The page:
Myths of the Mound Builders Essay

937 Words May 5th, 2008 4 Pages
Myths of the Mound Builders The first time I heard about the Mound Builders, which was in this class, these people seemed like a very primitive group. What was so exciting about having the skill of piling up a bunch of dirt. Then I was able to see some of these mounds and the scale was nothing I had imagined. These mounds were huge and also contained distinct structural shapes. Tombs, houses, and religious structures were constructed in or on top of the mounds. What made the edifices even more amazing was the time period they were built. Constructed all the way back to 3000 B.C., the mounds rivaled the most advanced engineering techniques in the world. An interesting aspect involved with the Mound Builders were the way they were …show more content…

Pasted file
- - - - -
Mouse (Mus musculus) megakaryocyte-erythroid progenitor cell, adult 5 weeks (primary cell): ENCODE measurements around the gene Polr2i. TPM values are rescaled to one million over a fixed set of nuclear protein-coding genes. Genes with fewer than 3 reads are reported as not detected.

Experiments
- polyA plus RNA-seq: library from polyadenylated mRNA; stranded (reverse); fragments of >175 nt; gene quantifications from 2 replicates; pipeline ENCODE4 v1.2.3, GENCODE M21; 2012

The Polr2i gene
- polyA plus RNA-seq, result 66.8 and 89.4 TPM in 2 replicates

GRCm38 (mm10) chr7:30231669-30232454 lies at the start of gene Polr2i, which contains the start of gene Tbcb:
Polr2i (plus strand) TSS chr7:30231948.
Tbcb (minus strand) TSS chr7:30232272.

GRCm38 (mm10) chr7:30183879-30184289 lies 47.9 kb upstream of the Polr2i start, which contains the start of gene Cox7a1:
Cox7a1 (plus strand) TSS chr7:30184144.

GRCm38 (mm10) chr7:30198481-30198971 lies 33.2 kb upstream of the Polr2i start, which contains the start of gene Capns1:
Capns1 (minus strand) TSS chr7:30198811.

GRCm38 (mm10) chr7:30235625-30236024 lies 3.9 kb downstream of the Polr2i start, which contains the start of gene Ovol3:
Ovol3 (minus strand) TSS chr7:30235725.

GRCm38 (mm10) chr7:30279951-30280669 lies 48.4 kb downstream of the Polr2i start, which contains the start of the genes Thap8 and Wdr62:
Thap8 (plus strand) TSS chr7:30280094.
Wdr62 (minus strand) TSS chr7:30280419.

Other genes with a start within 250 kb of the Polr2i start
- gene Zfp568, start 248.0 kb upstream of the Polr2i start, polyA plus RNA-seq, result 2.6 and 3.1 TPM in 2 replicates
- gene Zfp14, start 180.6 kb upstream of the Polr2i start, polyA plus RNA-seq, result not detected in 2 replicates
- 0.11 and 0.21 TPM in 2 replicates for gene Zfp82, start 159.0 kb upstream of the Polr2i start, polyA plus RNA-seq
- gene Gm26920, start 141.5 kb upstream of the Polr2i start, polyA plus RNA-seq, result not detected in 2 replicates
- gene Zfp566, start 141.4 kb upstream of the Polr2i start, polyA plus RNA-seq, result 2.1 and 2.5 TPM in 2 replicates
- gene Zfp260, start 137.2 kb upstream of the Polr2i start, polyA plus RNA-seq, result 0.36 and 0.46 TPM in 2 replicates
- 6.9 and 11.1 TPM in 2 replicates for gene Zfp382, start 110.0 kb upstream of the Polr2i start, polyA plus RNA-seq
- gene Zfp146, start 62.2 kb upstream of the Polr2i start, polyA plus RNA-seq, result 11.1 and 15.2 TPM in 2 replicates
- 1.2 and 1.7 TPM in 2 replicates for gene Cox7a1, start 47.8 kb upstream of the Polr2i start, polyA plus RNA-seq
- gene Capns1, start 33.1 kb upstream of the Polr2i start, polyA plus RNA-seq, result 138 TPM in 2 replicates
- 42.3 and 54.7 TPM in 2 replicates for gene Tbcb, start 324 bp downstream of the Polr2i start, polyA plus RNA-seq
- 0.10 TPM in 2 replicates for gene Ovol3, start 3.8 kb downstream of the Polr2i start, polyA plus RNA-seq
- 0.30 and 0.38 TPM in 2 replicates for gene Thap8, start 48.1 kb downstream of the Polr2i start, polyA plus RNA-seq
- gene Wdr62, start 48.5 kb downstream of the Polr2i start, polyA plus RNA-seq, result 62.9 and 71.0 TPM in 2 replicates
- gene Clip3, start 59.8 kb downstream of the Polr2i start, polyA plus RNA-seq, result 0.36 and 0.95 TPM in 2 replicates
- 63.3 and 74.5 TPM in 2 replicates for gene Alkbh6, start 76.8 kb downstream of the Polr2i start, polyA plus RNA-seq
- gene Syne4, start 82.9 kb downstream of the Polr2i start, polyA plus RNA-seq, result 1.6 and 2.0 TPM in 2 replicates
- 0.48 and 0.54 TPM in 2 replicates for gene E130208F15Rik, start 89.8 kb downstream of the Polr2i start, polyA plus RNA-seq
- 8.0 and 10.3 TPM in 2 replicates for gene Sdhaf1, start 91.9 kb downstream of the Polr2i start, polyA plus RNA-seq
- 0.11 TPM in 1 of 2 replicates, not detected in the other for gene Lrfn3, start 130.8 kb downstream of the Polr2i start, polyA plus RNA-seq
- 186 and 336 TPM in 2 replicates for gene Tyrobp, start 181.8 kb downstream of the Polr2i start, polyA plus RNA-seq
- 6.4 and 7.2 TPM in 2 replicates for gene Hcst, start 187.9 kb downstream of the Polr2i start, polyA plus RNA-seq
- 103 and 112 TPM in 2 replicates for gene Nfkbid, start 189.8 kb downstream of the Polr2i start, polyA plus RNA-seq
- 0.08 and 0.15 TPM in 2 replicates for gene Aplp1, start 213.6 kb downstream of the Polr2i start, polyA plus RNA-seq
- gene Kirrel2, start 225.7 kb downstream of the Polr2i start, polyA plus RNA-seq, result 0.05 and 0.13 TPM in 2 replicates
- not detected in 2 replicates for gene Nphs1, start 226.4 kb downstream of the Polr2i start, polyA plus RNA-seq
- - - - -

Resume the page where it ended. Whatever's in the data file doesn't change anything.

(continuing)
The problem was that the mounds were beginning to disappear. Certain actions were going to have to be taken in order to prevent the mounds from being destroyed. In 1787 a man named Rufus Putman began to lay out the township of Marietta, Ohio. He decided to build the town close to a complex of large mounds because he saw them as a asset for the town. This gave scientist access to study the mounds. Using dendrochronology they were able to determine that the mounds were built before A.D. 1300. The significance of the mounds were exposed and Marietta was able to raise money in order to fence the mounds off to save them. This was not the case with all the earthworks. Many mounds were being destroyed because of development and farming. People began to discover that there were many interesting artifacts to be found inside the mounds. The artifacts created good and bad for the survivability of the mounds. Antiquarians caught word of these treasures and took full advantage. Many sites began to get looted and destroyed because of excavations. The artifacts also attracted the attention of scientist who would bring the Mound Builders to the main stage. Caleb Atwater was able to survey the mounds of the Ohio Valley and place them into three categories. These categories were the Adena (Early Woodland), Hopewell (Middle Woodland), and the Mississippian (Monks Mound). He still did not give credit to the Native

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